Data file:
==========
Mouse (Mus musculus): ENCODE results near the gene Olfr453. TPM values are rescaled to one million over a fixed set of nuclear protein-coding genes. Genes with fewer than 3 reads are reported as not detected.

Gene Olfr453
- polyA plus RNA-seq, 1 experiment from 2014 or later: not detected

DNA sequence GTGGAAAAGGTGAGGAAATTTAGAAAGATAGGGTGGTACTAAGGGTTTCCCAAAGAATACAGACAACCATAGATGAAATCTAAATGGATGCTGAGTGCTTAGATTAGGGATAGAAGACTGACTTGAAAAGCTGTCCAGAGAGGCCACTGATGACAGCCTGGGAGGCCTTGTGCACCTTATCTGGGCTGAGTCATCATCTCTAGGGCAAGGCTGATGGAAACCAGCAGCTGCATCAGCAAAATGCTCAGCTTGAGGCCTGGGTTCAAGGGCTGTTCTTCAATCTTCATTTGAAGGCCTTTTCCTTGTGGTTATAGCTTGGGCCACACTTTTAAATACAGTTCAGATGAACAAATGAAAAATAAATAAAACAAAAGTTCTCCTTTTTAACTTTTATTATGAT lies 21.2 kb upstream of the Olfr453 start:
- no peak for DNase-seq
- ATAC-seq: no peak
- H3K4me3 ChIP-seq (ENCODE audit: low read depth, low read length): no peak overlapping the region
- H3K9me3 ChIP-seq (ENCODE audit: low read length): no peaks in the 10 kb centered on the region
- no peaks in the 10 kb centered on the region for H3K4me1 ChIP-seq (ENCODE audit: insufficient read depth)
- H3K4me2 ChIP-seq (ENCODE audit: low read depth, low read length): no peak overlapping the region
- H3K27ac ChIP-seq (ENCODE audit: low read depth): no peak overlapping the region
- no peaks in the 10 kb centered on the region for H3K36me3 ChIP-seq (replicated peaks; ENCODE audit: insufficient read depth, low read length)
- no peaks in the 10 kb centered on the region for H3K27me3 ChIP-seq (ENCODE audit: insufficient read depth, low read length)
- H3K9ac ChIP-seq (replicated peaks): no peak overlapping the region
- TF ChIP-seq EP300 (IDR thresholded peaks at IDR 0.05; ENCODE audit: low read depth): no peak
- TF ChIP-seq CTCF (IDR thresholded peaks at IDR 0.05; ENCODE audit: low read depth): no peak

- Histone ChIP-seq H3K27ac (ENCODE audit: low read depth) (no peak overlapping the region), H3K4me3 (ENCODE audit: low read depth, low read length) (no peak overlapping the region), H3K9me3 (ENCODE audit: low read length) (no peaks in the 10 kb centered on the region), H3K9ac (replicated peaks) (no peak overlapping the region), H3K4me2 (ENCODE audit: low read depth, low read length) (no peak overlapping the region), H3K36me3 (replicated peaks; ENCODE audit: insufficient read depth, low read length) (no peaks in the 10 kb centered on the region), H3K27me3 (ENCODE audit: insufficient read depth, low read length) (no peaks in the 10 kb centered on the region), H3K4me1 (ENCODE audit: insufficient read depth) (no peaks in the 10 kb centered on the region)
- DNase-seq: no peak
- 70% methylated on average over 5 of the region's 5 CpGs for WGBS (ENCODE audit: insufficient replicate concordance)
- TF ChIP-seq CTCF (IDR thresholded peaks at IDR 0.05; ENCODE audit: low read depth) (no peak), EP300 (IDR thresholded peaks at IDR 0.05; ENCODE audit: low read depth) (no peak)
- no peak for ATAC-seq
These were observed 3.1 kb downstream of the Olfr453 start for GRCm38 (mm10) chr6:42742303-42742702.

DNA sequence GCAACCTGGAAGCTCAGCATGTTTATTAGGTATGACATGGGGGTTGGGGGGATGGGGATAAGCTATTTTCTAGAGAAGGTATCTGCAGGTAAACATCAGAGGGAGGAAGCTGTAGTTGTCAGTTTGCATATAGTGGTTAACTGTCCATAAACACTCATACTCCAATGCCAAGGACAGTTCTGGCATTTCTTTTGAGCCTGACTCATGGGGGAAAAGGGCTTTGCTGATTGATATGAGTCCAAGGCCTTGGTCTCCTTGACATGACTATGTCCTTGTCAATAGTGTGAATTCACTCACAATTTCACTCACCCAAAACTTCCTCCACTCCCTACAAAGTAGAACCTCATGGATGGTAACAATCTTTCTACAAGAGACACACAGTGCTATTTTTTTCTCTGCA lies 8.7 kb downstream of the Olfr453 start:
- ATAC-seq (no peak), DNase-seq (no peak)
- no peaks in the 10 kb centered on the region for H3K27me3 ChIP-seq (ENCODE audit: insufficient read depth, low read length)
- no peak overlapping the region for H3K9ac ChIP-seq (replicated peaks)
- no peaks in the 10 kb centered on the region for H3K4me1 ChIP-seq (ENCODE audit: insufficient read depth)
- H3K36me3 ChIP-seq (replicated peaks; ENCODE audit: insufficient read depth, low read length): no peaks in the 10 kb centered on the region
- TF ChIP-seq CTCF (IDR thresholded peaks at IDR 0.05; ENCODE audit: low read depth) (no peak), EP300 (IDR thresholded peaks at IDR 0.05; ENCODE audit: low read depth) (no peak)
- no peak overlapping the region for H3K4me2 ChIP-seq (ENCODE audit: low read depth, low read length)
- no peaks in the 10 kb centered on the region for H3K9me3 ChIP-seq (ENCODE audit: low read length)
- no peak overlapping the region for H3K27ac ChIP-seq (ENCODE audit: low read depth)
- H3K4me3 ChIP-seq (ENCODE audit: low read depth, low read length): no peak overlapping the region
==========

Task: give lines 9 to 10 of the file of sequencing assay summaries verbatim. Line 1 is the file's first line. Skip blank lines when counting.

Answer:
- no peaks in the 10 kb centered on the region for H3K4me1 ChIP-seq (ENCODE audit: insufficient read depth)
- H3K4me2 ChIP-seq (ENCODE audit: low read depth, low read length): no peak overlapping the region